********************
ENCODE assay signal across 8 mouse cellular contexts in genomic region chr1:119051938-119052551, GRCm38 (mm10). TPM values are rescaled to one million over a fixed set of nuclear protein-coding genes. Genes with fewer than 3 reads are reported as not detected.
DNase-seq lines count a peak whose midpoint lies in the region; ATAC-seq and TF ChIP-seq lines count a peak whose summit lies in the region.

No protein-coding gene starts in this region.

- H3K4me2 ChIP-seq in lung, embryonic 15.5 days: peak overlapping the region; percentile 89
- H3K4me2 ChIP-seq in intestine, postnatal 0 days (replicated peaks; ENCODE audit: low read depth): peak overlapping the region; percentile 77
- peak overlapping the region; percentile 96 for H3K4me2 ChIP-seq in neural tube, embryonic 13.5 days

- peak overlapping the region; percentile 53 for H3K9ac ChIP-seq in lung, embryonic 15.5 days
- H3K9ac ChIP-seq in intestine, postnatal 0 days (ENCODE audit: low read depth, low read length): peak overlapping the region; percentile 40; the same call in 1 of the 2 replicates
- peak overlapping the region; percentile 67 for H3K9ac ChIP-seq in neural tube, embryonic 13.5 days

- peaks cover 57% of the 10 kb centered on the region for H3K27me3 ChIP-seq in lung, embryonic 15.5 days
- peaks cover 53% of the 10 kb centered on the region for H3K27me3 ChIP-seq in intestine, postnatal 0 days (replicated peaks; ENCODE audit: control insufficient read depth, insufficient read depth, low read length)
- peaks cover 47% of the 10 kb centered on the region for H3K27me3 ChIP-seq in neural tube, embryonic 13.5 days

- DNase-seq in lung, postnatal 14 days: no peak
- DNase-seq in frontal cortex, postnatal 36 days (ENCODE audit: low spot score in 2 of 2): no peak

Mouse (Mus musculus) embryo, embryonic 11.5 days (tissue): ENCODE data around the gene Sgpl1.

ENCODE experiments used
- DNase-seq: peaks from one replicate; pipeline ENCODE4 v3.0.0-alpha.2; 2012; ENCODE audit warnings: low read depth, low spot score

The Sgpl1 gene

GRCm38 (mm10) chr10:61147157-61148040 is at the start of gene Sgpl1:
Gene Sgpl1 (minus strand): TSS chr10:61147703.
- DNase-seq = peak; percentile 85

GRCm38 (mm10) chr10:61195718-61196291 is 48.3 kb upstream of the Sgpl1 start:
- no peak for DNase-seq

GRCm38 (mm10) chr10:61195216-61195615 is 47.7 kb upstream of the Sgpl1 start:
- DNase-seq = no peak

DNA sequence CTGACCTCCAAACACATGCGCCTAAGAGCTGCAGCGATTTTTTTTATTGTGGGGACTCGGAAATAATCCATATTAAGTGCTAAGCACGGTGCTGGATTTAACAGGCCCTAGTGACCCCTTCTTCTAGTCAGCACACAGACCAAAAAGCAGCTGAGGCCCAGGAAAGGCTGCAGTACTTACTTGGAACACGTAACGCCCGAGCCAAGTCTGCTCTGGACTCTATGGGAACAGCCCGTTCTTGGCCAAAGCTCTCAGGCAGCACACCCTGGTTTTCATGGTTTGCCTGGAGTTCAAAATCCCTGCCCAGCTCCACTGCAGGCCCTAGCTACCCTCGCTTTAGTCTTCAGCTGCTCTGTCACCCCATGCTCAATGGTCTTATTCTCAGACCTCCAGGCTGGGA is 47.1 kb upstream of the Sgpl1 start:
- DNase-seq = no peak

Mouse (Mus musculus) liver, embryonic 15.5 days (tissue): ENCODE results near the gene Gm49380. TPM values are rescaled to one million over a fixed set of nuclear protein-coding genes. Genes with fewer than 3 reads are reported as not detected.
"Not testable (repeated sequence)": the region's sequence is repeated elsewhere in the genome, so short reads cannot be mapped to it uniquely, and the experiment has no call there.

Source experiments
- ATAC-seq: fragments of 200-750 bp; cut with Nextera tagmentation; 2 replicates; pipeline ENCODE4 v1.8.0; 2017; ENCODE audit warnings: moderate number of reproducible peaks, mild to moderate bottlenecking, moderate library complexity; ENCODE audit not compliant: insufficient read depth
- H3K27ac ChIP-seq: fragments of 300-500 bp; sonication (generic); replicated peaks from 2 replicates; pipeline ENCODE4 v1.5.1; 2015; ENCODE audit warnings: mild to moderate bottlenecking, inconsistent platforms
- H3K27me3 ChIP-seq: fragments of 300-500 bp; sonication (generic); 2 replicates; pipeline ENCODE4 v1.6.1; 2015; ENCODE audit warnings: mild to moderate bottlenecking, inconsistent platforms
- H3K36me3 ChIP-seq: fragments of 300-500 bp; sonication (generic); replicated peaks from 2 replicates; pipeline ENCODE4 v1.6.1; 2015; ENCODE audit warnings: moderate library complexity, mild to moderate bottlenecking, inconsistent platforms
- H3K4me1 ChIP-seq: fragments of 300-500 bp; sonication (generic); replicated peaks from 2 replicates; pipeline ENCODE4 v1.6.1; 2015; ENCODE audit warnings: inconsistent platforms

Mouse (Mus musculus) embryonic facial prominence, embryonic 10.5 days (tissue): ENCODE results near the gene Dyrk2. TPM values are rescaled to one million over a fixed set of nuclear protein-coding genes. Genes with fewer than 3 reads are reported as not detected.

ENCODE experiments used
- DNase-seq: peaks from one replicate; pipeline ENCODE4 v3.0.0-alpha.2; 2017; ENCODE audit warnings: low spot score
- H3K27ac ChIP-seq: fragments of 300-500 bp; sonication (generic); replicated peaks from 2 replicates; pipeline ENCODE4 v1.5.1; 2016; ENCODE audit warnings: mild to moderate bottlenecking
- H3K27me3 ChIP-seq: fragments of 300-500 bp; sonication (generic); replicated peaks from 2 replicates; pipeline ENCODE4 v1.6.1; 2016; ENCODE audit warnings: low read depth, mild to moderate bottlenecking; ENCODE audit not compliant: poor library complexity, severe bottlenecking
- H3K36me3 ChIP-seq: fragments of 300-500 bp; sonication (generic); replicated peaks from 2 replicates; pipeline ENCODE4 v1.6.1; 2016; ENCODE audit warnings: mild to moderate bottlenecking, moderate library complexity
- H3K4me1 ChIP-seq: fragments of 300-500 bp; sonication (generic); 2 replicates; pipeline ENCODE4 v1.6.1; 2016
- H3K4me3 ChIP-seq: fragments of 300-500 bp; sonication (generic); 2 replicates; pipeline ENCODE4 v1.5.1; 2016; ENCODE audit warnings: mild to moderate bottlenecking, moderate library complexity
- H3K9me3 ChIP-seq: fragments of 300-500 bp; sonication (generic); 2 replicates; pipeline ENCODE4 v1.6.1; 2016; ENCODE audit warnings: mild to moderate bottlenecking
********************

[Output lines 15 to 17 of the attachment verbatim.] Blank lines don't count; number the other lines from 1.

Mouse (Mus musculus) embryo, embryonic 11.5 days (tissue): ENCODE data around the gene Sgpl1.

ENCODE experiments used
- DNase-seq: peaks from one replicate; pipeline ENCODE4 v3.0.0-alpha.2; 2012; ENCODE audit warnings: low read depth, low spot score